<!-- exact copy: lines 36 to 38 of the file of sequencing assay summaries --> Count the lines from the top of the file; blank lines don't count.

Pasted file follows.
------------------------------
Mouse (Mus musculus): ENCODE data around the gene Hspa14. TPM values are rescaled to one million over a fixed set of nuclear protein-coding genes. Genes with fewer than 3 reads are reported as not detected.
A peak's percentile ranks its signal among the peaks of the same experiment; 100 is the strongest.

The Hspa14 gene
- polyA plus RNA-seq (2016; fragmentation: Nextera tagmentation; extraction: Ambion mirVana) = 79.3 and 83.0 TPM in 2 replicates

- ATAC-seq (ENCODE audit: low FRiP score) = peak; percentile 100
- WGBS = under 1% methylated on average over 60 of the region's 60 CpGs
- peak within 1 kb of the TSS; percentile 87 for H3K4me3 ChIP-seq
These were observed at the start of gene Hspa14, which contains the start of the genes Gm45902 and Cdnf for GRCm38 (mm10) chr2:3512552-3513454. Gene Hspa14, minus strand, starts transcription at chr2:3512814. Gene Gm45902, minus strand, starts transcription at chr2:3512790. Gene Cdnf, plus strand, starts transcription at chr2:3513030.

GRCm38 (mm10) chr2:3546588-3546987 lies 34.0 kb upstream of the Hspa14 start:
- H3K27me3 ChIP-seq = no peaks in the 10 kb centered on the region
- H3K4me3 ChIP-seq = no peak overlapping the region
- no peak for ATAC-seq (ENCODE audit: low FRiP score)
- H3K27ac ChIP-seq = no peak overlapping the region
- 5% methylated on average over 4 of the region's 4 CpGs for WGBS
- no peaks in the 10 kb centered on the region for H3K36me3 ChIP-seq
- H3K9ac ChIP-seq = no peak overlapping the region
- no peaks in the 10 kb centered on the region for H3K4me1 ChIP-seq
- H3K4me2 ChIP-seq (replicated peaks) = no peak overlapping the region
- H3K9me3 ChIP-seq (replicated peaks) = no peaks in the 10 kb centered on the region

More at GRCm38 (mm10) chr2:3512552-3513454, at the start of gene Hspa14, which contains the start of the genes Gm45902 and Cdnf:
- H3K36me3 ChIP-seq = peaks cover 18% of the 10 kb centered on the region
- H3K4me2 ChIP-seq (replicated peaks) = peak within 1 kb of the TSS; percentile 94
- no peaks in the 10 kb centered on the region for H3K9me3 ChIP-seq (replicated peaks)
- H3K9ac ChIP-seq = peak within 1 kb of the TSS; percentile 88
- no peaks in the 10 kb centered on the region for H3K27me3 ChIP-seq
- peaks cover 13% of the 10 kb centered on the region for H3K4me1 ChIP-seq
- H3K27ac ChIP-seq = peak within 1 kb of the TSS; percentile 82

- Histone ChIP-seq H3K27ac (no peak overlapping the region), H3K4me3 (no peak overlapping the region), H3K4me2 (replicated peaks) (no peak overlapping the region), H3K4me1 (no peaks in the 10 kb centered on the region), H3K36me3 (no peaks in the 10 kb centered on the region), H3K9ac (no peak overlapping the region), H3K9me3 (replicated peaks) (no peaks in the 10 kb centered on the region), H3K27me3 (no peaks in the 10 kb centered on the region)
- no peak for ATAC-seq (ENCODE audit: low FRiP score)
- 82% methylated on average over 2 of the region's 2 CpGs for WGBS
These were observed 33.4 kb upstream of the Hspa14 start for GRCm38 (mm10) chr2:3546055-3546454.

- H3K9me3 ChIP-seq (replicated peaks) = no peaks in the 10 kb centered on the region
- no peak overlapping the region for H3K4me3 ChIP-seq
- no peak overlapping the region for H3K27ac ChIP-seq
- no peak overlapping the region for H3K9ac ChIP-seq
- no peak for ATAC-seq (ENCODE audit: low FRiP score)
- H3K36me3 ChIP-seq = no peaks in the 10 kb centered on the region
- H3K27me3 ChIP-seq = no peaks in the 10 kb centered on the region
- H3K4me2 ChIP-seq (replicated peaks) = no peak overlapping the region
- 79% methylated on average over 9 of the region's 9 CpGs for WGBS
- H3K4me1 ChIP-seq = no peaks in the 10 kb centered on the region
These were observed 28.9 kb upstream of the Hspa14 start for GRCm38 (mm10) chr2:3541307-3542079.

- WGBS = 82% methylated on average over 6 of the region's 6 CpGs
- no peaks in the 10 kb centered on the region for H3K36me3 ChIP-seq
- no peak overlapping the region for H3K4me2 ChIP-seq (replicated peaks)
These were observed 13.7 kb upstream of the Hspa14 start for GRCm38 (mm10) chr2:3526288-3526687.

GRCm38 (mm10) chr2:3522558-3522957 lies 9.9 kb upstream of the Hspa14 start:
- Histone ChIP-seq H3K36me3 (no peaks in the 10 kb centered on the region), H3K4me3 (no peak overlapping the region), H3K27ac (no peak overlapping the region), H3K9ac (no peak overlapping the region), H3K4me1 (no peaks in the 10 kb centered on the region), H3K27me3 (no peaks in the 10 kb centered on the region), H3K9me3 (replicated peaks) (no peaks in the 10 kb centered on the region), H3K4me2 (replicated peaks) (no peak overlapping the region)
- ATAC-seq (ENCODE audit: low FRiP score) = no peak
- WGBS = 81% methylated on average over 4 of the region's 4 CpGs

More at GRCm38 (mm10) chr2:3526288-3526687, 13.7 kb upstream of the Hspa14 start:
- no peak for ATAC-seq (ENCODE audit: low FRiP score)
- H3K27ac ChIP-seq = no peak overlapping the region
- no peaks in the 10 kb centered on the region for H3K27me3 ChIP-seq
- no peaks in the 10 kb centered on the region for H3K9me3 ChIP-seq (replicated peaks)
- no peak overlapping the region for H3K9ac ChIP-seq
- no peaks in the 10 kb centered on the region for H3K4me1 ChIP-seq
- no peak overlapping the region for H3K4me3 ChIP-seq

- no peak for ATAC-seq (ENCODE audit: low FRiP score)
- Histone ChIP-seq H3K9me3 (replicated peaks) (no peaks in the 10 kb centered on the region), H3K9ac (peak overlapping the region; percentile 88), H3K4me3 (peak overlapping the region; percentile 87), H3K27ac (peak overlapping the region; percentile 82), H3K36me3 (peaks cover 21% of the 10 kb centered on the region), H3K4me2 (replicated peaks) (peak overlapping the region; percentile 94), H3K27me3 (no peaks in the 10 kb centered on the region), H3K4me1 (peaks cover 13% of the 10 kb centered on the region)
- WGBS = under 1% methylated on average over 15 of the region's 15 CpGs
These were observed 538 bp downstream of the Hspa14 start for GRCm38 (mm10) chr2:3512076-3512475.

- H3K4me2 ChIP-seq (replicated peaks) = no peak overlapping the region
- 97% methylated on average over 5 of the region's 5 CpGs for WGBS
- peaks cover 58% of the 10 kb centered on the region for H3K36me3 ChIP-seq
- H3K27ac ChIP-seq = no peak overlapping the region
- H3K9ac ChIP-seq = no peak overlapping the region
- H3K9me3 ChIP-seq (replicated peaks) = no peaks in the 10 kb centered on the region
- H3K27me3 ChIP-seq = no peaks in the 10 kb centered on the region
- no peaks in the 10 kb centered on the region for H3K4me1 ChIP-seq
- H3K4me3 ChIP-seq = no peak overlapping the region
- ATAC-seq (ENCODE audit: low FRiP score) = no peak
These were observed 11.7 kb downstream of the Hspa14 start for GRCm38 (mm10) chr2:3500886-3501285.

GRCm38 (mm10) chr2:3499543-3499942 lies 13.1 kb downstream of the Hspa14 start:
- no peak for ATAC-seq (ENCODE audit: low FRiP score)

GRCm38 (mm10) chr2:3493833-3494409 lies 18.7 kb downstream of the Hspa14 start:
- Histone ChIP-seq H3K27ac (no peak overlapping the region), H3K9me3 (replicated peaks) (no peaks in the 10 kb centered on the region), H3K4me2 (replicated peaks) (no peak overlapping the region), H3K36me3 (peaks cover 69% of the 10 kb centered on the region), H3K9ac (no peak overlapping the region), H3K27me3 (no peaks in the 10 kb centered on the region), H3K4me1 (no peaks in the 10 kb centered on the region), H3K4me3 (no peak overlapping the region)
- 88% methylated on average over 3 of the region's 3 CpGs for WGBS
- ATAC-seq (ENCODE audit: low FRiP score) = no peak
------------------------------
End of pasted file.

- no peak for ATAC-seq (ENCODE audit: low FRiP score)
- H3K36me3 ChIP-seq = no peaks in the 10 kb centered on the region
- H3K27me3 ChIP-seq = no peaks in the 10 kb centered on the region